Similarly with my press-walla. Just the other day he urged me to give him more clothes as he needed the money. Now, I’d already started giving him my night clothes as well for ironing. The only way I can I help him more is if I stated giving my undies as well. I refuse to do that. I mean, how freakish is it to wear ironed undies?

My heart bleeds for all of them and in my own way I try and do as much as I can for them. But by how much and how many can I help? Inflation is hitting me just as hard. My fruit and vegetable bill has gone up 50%. My restaurant bills have doubled. Before you cry, off with her head! for this Marie-Antoinetteish statement, let me explain that a lot of business in TV and film is transacted in pubs, coffee, shops and restaurants.

The government and the media might cry themselves hoarse that inflation is on the decline and that there is hardly any year-on-year growth. That’s just it. There is not much year-on-year growth because inflation was already at 12% last year! Plus a large part of the basket comprises oil. And oil prices have dropped. Never mind that the decline hasn’t exactly resulted in reduction in your expenses.

God, I hope the royalty cheque comes in soon!

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I guess this post is in response to my readers’ constant queries about chucking their jobs and taking up writing and how I feel about it. My usual advice is caution. Not because the proposition is dicey – I have written a post sometime ago about how aspiring writers in India have never had it so good – but because I feel one should wait and find out if they have it in them to be writers.

People make these decisions under a misguided assumption about how writing being a glamorous profession. It is not. It is just like any other job and requires you to show up at work day after day after day whether you feel like it or not. In addition to that, it is a lonely job. At least in a normal job you have coffee and cigarette breaks where you can have laugh away your frustrations with buddies and subvert your suicidal tendencies.

I, myself am seriously considering switching from my sixth floor flat to one on the first floor. So the breeze won’t be as nice but at least there will be less of a mess to clean up. I may even escape with just a broken limb or two and little or no irreparable damage.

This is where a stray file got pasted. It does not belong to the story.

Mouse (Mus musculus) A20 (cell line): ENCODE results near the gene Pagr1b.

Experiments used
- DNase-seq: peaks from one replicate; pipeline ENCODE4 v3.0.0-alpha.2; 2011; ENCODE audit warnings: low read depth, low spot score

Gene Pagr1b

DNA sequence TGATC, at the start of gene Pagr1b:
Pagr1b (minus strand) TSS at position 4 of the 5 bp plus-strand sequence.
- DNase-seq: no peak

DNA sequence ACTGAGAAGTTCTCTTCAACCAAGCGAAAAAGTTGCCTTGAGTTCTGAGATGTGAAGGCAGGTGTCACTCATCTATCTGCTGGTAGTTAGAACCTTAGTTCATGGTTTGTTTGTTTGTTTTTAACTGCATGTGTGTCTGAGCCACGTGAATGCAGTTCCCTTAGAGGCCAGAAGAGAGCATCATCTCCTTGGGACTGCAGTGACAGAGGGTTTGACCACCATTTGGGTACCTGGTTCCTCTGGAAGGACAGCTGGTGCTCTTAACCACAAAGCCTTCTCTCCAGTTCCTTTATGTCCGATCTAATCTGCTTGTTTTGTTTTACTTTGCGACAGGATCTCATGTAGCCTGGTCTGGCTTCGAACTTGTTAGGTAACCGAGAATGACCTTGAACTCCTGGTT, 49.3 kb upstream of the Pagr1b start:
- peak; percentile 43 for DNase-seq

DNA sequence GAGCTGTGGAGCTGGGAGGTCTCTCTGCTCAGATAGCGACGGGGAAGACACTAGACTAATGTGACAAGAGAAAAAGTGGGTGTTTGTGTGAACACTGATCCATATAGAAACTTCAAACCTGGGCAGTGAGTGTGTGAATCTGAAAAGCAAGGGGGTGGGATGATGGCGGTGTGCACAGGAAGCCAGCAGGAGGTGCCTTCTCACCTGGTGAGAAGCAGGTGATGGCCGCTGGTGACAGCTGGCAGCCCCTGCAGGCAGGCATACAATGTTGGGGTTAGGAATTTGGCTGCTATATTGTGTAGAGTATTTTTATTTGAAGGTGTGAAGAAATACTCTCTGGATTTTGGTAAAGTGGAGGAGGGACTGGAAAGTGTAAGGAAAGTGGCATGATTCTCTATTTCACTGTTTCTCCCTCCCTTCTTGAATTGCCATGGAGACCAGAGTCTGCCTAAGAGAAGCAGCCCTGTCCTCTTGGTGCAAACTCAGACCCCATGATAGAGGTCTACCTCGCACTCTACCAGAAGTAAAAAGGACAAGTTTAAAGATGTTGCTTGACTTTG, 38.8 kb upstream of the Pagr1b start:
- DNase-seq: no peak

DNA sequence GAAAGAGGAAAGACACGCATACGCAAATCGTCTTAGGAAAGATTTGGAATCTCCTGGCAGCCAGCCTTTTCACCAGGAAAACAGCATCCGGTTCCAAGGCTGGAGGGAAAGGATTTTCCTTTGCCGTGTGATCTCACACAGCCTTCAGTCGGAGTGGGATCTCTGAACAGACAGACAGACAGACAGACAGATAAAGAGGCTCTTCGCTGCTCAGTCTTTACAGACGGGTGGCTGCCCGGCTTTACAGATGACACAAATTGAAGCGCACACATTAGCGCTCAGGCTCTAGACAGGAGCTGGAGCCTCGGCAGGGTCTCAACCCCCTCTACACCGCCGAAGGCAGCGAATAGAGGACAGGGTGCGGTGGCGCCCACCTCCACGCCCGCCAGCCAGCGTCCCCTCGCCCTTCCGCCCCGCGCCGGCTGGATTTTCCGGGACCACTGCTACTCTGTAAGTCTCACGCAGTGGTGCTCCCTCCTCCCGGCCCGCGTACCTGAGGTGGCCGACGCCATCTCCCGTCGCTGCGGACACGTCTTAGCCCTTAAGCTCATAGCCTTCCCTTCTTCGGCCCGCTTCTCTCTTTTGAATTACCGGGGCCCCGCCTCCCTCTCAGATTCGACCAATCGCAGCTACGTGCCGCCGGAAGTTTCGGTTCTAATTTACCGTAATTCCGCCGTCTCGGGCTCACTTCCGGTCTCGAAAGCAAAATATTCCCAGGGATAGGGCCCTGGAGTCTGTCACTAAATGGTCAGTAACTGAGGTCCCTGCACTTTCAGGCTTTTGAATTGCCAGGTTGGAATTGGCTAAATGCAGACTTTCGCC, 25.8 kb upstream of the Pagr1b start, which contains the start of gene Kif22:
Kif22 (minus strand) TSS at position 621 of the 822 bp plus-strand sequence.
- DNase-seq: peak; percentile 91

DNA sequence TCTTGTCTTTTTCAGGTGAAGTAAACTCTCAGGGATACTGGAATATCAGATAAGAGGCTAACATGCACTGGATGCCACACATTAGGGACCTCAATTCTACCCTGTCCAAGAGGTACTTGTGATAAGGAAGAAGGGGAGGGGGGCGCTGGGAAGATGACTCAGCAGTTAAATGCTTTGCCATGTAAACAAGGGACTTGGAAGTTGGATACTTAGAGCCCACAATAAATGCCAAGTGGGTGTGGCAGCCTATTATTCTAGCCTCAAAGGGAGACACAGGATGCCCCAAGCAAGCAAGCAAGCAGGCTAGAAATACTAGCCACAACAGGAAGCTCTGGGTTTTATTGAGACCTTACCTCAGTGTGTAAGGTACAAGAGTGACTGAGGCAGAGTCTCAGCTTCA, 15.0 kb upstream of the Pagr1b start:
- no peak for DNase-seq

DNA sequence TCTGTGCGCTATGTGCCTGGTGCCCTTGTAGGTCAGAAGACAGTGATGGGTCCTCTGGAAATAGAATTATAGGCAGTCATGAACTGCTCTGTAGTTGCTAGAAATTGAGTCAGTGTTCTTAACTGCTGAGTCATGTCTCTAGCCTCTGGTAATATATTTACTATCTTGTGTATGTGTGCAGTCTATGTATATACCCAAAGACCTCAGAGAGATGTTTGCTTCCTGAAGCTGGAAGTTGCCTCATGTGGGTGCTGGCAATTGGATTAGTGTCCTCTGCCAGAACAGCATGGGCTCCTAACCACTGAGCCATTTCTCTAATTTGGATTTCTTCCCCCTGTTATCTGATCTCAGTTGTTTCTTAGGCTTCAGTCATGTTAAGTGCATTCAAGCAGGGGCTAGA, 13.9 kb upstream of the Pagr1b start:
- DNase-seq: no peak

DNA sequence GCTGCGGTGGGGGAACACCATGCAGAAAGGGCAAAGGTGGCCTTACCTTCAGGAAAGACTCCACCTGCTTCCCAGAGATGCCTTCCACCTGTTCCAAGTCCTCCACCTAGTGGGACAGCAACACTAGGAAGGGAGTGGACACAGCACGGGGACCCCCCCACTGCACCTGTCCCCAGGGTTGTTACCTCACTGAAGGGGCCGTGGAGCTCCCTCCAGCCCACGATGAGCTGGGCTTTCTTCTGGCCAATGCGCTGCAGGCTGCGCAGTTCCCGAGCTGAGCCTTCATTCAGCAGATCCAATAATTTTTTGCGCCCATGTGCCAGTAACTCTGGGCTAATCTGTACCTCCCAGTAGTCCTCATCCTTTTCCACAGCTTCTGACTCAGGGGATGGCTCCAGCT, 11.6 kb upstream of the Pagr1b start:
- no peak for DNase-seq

All these thoughts got me thinking about whether there was a way one could find out if they have it in them to be a writer. And then I happened to go to Shelfari where all these people were raving about this site which, apparently, is a Godsend.

It is a bit like tail the story, an experiment that I myself had started sometime ago whereby I (or anyone) started a story and then someone else took it up and then someone else and so on. My experiment was a success for while but then it fizzled out, mainly because I didn’t have the time to moderate it and propel the story forward when interest levels waned. Plus the subject I had chosen, a sci-fi kinda thing, didn’t exactly set everyone afire.

Now there is panhistoria.  There are dozens and dozens of novels with numerous people writing them. The novels are in every sort of genre from horror to fantasy to action to romance to westerns. You can simply ask to join in on any one of them. Or you can start your own novel.

There are not many moderators with binding rules so your creativity is not curbed. Besides the interactive participation, having people wait on for your additions to stories keeps you on deadline. It forces you to write regularly which is a good thing of you are a procrastinator. Plus there’s an element of competition which always helps. You try to wow the readers by outdoing the author before you. As a result you read more – you’ve gotta first read to outclass ­– and hone your writing skills.

If you want to be a writer, go there and see if you can stick it out, whether you have enough ideas in you and, more importantly, if you are having fun.

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I get lots of emails and calls from people saying: I’ve written my novel, now what? How did I go about identifying a Publisher? How did I contact them and what did I say to them?

To begin with, the query letter is the most important document you’ll ever write, perhaps more important than your novel itself. It is your sales pitch.

Just to give you an idea, when I wrote Kkrishnaa’s Konfessions, I wrote 92,000 plus words in six months. Which works out to about 500 plus words a day. But when you consider the fact that those six months include about two months of rewrite, the figure is much more impressive. Contrast that with the fact that I spent three weeks writing my query letter of 500 words.